Nusrat Ghani, MP for Wealden, has written in The Times.
In some ways they are the lucky ones. The Uighurs who live in Europe are thousands of miles away from where their people are being systematically persecuted by the Chinese government.
The full picture is very different, however. Every day these people face an impossible dilemma. They know that each time they speak out about the genocide in Xinjiang their friends and family in that region are put at risk. They know this because the Chinese police phone them up and tell them.
The extent of the growing threat posed by the Chinese Communist Party to the Uighur people all over the world is now laid bare in a new report from Index on Censorship - China’s Long Arm: How Uighurs are being silenced in Europe.
This timely report looks specifically at what is happening to the Uighurs outside China’s borders and documents the harassment and persecution they face from within European countries.
We can often take for granted the freedoms of expression and religious and cultural tolerance that we enjoy here in the UK and across Europe.
But for those escaping persecution, too often that persecution simply travels with them. “Not speaking out causes guilt; but speaking out causes fear” is how one Uighur woman sums it up.
The recently concluded Uighur Tribunal made it clear that human rights abuses, torture and genocide are taking place in China, making it all but impossible not to speak out. And yet the stories in the Index on Censorship report show what is at stake.
Nijat Turghan, chairman of the Uighur Education Association in Sweden, recalls phone calls from Chinese police, suggesting that his activities and speaking out against the Chinese Communist Party could have consequences for his family back home.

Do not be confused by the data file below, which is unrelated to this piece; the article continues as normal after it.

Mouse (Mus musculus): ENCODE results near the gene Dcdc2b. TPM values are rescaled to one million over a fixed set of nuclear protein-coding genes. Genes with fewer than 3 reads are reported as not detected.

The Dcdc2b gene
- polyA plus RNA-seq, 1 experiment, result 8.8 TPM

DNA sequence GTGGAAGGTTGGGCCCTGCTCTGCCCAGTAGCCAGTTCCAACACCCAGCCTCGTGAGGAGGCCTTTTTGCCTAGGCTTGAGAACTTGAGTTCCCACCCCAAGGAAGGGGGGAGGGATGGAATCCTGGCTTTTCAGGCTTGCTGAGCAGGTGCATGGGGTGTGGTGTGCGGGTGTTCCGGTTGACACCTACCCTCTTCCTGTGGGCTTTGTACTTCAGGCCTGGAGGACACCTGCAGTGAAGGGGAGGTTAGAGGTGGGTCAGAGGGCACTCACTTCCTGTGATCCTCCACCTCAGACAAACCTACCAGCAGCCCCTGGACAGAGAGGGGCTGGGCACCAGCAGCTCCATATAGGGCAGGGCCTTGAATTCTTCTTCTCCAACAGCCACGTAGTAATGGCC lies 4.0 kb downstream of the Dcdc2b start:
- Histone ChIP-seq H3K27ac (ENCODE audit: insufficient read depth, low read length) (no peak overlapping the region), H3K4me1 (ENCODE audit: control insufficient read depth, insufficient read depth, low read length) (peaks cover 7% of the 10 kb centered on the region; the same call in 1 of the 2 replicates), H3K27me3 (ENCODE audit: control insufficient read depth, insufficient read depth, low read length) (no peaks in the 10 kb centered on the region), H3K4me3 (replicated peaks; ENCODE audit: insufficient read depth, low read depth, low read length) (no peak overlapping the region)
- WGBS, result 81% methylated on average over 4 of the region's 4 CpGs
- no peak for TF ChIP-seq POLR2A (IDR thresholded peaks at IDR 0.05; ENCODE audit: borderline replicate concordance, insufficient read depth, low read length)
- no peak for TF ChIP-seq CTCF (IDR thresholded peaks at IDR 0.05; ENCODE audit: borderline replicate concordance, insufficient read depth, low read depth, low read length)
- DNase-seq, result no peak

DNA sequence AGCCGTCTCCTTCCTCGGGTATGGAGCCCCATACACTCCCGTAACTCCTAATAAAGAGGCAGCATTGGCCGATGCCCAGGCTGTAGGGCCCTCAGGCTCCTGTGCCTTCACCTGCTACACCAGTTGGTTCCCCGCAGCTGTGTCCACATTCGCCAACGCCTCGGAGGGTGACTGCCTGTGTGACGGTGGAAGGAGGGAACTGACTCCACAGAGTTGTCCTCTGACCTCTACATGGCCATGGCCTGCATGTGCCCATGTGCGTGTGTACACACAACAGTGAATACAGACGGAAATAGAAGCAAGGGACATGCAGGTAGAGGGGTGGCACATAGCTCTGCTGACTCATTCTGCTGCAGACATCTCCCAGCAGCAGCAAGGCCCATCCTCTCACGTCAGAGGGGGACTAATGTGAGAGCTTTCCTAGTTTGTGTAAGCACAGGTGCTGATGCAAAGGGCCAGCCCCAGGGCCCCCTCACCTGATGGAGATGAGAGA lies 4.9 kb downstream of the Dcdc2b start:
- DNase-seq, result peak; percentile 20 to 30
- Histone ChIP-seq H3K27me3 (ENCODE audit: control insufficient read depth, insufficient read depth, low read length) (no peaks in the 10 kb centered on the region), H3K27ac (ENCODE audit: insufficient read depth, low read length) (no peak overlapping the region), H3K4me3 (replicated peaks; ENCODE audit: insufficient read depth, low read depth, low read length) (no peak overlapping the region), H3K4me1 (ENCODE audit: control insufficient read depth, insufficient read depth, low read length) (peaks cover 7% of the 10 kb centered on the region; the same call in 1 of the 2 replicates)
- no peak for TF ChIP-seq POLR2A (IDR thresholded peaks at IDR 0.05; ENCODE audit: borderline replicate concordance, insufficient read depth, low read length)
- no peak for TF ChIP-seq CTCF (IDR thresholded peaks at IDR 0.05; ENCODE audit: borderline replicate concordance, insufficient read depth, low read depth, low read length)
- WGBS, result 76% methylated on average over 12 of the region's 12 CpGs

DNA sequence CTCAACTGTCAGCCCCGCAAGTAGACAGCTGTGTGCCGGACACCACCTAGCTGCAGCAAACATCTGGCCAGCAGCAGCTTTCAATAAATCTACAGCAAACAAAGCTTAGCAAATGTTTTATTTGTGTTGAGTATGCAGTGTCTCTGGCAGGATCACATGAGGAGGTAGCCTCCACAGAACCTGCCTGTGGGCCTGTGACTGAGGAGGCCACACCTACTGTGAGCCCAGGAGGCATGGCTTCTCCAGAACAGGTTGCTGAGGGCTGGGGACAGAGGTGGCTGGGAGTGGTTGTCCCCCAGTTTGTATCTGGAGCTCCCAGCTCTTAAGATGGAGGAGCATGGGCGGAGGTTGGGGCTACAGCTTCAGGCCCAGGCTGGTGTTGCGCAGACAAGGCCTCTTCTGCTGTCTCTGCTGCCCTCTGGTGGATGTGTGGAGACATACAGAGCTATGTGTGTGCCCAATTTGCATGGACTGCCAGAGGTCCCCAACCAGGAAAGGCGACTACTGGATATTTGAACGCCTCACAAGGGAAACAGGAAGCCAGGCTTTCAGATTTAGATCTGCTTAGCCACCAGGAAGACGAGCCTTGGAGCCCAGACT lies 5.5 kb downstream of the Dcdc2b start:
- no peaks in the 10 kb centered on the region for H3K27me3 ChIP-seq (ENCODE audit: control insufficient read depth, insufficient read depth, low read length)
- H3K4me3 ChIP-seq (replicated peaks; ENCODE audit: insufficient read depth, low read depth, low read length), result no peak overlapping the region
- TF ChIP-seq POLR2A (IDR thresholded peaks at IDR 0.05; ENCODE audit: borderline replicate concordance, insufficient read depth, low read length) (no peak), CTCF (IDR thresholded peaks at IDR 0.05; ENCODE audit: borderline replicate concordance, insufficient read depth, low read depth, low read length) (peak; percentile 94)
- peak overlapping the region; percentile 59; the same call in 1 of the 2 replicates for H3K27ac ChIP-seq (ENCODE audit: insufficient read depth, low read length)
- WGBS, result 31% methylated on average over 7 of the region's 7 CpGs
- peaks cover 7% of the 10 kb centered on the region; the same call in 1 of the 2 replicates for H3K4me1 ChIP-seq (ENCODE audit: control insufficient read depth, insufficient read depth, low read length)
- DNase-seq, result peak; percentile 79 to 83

Alerk Ablikim in the Netherlands talked about feeling pressured by his own family, who are experiencing the full force of the Chinese authorities’ power and who beg them to stop their activism.
One woman in Germany talked about the conflicting emotions that consume them: the guilt if they don’t speak out or the fear for their family facing the consequences. China is essentially holding their families hostage.
London-based Rahima Mahmut, like many of us, thinks about calling her brothers and sisters every day, but worries that the simple act of answering her phone call could land them in detention.
The UK-based Uighur , Aziz Isa Elkun, had to watch his mother and sister on Chinese state TV being used to counter claims he had made on CNN on the destruction of Xinjiang graveyards.
He had said that his father’s grave had been moved; his mother and sister were made to broadcast that this had happened voluntarily. Even the dead are not left in peace in the Chinese Communist Party’s campaign against its detractors.
We must send a strong message to the Chinese government. This report makes that clear. And I have challenged the UK government on this time and time again, most recently in a debate I held in the Commons.
We must introduce import controls to ensure that we do not assist, aid or abet the Chinese Communist Party in their genocide through our supply lines. We must also stand with those who are determined to speak out against injustice and fight for their right to do so according to our values in Europe.
In responding to my debate in the Commons, a minister acknowledged these threats were happening within our borders, but the response is painfully weak. How can we tolerate the persecution of vulnerable people in our towns and cities?
European governments must take a stand, and introduce sanctions against those who are complicit in the genocide or harassment of Uighurs in Europe. Nobody in my constituency, or anywhere in Britain wants to add this unfolding tragedy to the category of “never again”. The time to act is now.
The stories that Index on Censorship have uncovered must do more than sadden us, they must prompt us to action. I encourage everyone to read the report, and the findings of theUighur Tribunal and to write to their MPs calling on them to support the necessary measures to stand up to China.
Nusrat Ghani is a member of the business committee and is one of the MPs sanctioned by the Chinese Communist Party